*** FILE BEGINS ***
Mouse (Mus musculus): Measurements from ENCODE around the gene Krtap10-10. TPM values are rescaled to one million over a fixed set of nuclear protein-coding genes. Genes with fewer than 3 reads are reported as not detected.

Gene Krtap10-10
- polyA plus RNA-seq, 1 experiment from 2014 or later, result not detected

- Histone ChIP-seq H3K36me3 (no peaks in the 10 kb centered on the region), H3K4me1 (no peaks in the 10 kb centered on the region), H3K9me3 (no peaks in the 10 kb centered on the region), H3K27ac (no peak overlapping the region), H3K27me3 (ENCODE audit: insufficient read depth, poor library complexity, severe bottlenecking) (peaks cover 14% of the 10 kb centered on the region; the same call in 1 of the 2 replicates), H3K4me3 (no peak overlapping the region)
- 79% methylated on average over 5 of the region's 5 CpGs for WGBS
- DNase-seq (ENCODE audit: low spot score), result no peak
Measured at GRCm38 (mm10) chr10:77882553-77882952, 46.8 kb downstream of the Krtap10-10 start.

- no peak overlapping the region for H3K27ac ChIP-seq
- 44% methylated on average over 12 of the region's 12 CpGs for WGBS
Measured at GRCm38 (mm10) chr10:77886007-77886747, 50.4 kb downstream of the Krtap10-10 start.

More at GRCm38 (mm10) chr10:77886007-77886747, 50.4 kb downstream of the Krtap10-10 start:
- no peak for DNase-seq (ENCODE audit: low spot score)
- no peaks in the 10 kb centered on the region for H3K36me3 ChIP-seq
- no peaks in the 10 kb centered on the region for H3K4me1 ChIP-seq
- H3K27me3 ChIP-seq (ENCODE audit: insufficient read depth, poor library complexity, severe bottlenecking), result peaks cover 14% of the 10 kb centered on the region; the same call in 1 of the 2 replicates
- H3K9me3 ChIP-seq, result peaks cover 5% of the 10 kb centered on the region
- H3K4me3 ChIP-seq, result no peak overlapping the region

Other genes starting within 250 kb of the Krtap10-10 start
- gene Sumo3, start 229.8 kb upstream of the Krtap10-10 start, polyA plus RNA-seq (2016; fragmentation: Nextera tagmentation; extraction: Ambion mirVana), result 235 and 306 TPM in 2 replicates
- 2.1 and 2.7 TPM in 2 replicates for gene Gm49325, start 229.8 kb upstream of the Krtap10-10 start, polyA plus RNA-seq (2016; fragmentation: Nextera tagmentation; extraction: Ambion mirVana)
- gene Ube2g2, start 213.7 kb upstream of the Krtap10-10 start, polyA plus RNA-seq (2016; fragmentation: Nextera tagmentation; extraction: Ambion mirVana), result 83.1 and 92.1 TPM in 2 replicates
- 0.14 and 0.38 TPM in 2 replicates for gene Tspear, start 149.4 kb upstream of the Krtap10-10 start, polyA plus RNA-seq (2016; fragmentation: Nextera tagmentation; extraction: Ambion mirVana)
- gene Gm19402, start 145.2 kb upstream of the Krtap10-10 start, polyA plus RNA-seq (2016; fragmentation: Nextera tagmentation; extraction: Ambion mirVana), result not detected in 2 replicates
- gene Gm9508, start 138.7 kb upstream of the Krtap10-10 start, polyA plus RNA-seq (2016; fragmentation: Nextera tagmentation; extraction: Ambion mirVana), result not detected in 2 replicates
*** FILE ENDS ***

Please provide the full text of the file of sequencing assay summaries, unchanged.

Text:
Mouse (Mus musculus): Measurements from ENCODE around the gene Krtap10-10. TPM values are rescaled to one million over a fixed set of nuclear protein-coding genes. Genes with fewer than 3 reads are reported as not detected.

Gene Krtap10-10
- polyA plus RNA-seq, 1 experiment from 2014 or later, result not detected

- Histone ChIP-seq H3K36me3 (no peaks in the 10 kb centered on the region), H3K4me1 (no peaks in the 10 kb centered on the region), H3K9me3 (no peaks in the 10 kb centered on the region), H3K27ac (no peak overlapping the region), H3K27me3 (ENCODE audit: insufficient read depth, poor library complexity, severe bottlenecking) (peaks cover 14% of the 10 kb centered on the region; the same call in 1 of the 2 replicates), H3K4me3 (no peak overlapping the region)
- 79% methylated on average over 5 of the region's 5 CpGs for WGBS
- DNase-seq (ENCODE audit: low spot score), result no peak
Measured at GRCm38 (mm10) chr10:77882553-77882952, 46.8 kb downstream of the Krtap10-10 start.

- no peak overlapping the region for H3K27ac ChIP-seq
- 44% methylated on average over 12 of the region's 12 CpGs for WGBS
Measured at GRCm38 (mm10) chr10:77886007-77886747, 50.4 kb downstream of the Krtap10-10 start.

More at GRCm38 (mm10) chr10:77886007-77886747, 50.4 kb downstream of the Krtap10-10 start:
- no peak for DNase-seq (ENCODE audit: low spot score)
- no peaks in the 10 kb centered on the region for H3K36me3 ChIP-seq
- no peaks in the 10 kb centered on the region for H3K4me1 ChIP-seq
- H3K27me3 ChIP-seq (ENCODE audit: insufficient read depth, poor library complexity, severe bottlenecking), result peaks cover 14% of the 10 kb centered on the region; the same call in 1 of the 2 replicates
- H3K9me3 ChIP-seq, result peaks cover 5% of the 10 kb centered on the region
- H3K4me3 ChIP-seq, result no peak overlapping the region

Other genes starting within 250 kb of the Krtap10-10 start
- gene Sumo3, start 229.8 kb upstream of the Krtap10-10 start, polyA plus RNA-seq (2016; fragmentation: Nextera tagmentation; extraction: Ambion mirVana), result 235 and 306 TPM in 2 replicates
- 2.1 and 2.7 TPM in 2 replicates for gene Gm49325, start 229.8 kb upstream of the Krtap10-10 start, polyA plus RNA-seq (2016; fragmentation: Nextera tagmentation; extraction: Ambion mirVana)
- gene Ube2g2, start 213.7 kb upstream of the Krtap10-10 start, polyA plus RNA-seq (2016; fragmentation: Nextera tagmentation; extraction: Ambion mirVana), result 83.1 and 92.1 TPM in 2 replicates
- 0.14 and 0.38 TPM in 2 replicates for gene Tspear, start 149.4 kb upstream of the Krtap10-10 start, polyA plus RNA-seq (2016; fragmentation: Nextera tagmentation; extraction: Ambion mirVana)
- gene Gm19402, start 145.2 kb upstream of the Krtap10-10 start, polyA plus RNA-seq (2016; fragmentation: Nextera tagmentation; extraction: Ambion mirVana), result not detected in 2 replicates
- gene Gm9508, start 138.7 kb upstream of the Krtap10-10 start, polyA plus RNA-seq (2016; fragmentation: Nextera tagmentation; extraction: Ambion mirVana), result not detected in 2 replicates